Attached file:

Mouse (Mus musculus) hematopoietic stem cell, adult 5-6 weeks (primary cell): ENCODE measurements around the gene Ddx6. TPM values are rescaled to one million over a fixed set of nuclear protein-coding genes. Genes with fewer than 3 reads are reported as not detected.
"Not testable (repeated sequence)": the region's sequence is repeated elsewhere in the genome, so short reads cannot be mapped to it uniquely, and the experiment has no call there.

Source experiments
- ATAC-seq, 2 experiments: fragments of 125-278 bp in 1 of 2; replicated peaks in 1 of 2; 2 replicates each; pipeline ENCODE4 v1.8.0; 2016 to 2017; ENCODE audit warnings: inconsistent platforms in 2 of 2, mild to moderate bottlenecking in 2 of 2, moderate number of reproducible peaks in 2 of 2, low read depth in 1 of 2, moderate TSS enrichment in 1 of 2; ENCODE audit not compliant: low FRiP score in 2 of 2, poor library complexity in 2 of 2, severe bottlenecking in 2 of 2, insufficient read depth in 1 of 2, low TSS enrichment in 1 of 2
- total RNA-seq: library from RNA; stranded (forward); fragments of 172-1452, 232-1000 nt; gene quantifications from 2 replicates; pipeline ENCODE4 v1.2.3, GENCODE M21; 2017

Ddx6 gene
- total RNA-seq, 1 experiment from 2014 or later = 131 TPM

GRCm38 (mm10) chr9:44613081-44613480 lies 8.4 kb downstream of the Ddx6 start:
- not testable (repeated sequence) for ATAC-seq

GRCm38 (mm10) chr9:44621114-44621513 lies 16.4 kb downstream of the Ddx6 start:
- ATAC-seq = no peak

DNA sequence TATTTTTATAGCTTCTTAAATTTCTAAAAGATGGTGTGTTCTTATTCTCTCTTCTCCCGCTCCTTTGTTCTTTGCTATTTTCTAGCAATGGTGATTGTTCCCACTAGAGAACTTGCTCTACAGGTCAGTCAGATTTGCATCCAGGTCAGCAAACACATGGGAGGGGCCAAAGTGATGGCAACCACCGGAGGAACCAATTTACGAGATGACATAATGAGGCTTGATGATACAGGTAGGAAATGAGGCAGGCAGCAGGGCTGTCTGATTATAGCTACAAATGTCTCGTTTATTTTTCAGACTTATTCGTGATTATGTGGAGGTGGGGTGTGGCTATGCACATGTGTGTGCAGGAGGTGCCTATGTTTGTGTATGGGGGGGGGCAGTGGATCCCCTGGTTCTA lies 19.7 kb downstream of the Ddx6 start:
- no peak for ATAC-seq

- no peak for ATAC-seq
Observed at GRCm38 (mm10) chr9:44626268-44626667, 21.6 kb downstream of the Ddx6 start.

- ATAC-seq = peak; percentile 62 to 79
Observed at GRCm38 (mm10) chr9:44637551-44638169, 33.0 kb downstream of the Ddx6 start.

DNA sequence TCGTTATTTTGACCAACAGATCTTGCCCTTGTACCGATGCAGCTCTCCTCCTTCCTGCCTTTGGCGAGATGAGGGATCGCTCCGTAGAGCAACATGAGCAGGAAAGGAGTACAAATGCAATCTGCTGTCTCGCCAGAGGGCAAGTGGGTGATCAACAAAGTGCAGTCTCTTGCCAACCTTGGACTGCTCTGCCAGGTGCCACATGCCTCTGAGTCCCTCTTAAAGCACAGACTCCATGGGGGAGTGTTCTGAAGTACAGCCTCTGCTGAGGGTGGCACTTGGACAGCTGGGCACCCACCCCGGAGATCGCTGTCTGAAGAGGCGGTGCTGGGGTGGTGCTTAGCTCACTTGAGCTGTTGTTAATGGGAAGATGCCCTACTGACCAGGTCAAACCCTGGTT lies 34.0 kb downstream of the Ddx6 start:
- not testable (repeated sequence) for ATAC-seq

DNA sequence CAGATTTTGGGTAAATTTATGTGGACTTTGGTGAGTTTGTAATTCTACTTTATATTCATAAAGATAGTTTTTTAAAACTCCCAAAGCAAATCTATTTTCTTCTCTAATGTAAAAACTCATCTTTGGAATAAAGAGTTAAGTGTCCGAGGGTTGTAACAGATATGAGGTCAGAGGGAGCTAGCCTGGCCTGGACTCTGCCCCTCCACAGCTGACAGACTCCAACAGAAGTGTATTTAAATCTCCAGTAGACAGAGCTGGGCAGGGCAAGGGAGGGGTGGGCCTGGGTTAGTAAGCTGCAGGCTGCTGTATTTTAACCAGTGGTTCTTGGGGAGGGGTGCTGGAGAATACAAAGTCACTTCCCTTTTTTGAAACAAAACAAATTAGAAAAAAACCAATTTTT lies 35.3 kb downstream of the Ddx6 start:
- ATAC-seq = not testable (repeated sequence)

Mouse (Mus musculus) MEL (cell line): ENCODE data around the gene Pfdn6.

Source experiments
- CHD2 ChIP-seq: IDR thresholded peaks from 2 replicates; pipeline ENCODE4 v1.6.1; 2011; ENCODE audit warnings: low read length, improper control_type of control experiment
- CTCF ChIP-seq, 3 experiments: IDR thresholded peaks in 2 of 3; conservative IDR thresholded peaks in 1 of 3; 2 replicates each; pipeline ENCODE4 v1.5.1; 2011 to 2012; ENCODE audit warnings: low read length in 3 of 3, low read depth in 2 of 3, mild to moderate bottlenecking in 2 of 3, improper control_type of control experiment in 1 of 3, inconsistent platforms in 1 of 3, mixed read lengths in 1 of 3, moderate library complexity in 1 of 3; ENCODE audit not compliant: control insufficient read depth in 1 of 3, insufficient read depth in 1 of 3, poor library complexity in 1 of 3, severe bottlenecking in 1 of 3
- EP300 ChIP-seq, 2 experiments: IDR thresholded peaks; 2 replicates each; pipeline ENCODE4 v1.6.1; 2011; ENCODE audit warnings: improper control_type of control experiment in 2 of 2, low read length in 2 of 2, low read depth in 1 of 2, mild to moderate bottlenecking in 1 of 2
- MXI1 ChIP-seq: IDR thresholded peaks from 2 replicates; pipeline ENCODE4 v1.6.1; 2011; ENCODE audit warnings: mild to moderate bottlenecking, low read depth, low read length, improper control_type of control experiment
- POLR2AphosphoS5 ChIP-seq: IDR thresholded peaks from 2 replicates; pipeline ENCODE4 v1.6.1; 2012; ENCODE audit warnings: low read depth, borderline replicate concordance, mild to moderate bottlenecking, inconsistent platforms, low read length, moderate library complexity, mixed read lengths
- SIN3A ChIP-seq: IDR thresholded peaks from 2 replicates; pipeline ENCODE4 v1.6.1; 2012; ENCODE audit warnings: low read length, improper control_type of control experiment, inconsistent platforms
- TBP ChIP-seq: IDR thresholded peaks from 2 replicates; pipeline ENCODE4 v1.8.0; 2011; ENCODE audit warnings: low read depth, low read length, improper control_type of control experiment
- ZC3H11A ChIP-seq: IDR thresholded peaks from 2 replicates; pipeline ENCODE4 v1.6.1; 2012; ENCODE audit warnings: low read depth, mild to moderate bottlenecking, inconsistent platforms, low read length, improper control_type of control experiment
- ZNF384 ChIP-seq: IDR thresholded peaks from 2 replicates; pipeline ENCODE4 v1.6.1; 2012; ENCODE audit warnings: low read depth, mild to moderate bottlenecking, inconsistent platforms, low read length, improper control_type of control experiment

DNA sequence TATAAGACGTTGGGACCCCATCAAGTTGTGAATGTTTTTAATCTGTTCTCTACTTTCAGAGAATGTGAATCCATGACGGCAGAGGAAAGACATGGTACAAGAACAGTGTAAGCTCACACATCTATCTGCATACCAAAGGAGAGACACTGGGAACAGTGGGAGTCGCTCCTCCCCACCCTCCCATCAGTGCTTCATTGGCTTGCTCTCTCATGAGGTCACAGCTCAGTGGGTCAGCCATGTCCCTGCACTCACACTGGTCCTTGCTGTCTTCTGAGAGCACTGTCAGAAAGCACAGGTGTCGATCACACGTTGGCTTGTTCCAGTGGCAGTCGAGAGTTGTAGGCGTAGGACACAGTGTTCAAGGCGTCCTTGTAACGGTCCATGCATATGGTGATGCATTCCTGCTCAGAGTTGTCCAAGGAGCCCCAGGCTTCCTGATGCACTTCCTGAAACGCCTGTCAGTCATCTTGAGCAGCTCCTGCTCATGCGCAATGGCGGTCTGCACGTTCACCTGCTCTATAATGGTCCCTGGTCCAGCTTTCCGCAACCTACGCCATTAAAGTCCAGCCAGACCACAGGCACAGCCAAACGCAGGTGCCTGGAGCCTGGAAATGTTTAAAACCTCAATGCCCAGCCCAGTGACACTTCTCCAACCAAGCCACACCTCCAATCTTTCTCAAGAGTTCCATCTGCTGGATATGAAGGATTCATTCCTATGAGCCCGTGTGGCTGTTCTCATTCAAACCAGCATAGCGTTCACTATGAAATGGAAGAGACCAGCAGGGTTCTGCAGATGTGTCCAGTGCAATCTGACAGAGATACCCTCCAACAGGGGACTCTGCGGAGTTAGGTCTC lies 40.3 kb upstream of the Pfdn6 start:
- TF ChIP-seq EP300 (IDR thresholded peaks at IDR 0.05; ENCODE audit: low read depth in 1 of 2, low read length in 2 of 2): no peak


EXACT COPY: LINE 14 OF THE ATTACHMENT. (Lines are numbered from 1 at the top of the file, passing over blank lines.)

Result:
- no peak for ATAC-seq